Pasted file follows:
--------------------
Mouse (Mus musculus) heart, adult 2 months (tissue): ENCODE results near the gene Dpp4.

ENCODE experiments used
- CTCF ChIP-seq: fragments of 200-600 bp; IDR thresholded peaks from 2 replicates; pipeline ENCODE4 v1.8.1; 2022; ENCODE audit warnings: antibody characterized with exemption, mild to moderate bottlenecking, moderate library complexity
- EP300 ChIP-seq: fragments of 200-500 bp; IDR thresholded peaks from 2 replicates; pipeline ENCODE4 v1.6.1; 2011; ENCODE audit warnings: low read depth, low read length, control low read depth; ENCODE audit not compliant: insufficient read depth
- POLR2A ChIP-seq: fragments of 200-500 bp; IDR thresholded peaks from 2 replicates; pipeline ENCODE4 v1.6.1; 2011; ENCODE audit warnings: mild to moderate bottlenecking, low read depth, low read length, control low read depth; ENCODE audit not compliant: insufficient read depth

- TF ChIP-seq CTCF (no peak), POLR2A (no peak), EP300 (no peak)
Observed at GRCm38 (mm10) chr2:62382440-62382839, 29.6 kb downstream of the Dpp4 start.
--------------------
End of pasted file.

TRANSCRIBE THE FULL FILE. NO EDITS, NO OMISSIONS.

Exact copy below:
Mouse (Mus musculus) heart, adult 2 months (tissue): ENCODE results near the gene Dpp4.

ENCODE experiments used
- CTCF ChIP-seq: fragments of 200-600 bp; IDR thresholded peaks from 2 replicates; pipeline ENCODE4 v1.8.1; 2022; ENCODE audit warnings: antibody characterized with exemption, mild to moderate bottlenecking, moderate library complexity
- EP300 ChIP-seq: fragments of 200-500 bp; IDR thresholded peaks from 2 replicates; pipeline ENCODE4 v1.6.1; 2011; ENCODE audit warnings: low read depth, low read length, control low read depth; ENCODE audit not compliant: insufficient read depth
- POLR2A ChIP-seq: fragments of 200-500 bp; IDR thresholded peaks from 2 replicates; pipeline ENCODE4 v1.6.1; 2011; ENCODE audit warnings: mild to moderate bottlenecking, low read depth, low read length, control low read depth; ENCODE audit not compliant: insufficient read depth

- TF ChIP-seq CTCF (no peak), POLR2A (no peak), EP300 (no peak)
Observed at GRCm38 (mm10) chr2:62382440-62382839, 29.6 kb downstream of the Dpp4 start.